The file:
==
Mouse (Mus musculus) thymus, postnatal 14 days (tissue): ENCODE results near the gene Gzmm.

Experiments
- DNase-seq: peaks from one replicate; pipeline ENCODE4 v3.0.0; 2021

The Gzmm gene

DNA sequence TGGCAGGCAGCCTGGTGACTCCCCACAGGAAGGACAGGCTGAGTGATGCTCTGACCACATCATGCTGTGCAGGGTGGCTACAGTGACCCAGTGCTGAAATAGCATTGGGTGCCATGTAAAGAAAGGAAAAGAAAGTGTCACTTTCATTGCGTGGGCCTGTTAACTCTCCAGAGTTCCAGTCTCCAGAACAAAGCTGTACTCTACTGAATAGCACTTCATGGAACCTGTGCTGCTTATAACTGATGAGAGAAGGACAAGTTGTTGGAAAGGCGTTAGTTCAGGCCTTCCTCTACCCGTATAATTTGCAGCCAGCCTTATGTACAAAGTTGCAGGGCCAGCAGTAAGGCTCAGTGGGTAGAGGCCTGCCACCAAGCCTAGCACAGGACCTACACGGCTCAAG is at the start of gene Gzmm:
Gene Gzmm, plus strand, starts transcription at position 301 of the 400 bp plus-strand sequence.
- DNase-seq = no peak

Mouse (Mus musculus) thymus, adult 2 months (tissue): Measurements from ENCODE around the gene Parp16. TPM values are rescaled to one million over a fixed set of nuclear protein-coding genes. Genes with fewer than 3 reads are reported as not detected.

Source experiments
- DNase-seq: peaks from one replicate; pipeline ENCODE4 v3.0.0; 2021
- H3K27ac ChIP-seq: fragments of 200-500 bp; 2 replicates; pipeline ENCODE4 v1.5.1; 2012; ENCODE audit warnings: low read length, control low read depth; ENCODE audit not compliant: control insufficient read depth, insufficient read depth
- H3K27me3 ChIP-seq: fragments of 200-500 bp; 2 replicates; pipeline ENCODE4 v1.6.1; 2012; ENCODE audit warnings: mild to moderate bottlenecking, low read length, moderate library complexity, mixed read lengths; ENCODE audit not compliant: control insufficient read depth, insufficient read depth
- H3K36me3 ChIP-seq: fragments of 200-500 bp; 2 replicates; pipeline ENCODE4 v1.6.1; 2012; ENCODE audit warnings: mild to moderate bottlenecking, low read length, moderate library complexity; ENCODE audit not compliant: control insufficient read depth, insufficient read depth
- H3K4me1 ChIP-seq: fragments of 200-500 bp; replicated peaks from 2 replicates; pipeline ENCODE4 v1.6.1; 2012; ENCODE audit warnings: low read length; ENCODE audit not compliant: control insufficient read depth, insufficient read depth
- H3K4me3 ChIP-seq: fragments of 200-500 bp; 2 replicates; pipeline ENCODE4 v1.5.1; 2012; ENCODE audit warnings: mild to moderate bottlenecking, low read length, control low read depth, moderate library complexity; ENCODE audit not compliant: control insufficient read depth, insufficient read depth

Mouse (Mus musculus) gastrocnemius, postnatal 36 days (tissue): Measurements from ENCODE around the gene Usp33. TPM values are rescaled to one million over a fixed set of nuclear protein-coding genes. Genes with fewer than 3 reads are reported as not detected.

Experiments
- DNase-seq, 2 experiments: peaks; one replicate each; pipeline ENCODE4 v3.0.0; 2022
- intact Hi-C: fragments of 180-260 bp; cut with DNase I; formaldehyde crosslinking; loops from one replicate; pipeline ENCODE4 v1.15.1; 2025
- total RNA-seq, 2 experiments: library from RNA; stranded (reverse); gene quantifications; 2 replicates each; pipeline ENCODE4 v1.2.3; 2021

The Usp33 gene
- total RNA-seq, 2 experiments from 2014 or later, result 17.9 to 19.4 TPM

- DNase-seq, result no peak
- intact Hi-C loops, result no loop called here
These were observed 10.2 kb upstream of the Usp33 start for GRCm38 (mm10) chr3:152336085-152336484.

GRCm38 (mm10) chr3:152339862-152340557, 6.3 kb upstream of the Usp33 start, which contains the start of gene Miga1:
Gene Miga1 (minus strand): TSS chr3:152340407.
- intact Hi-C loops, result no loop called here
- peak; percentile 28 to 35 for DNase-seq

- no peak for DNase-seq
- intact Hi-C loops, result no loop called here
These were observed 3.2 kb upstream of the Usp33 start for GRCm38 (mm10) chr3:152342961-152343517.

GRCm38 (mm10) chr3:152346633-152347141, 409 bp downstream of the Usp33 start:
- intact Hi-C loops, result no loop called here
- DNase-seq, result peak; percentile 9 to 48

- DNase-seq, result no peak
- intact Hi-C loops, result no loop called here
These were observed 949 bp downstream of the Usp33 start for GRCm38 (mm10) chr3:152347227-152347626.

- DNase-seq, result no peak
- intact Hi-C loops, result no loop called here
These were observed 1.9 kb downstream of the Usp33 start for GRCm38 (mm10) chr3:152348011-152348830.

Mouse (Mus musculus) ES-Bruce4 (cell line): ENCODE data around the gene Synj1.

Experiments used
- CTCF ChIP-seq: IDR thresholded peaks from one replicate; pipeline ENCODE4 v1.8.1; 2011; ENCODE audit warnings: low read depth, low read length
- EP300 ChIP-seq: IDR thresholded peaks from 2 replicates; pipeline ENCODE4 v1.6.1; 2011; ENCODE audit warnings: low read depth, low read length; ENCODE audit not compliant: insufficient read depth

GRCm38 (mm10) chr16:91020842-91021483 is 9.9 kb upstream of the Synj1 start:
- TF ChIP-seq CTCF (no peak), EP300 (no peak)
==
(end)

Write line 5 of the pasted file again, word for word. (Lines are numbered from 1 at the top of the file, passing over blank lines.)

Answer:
DNA sequence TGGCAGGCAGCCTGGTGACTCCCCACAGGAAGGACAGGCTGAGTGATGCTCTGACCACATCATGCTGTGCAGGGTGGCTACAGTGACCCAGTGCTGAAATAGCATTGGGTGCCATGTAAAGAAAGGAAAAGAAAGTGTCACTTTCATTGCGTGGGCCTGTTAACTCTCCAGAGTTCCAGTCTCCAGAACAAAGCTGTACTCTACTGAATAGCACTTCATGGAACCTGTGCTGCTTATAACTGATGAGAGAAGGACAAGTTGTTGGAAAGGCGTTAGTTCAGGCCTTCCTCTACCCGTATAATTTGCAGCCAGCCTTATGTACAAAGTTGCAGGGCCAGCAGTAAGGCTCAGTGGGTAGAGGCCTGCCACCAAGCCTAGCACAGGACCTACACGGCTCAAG is at the start of gene Gzmm: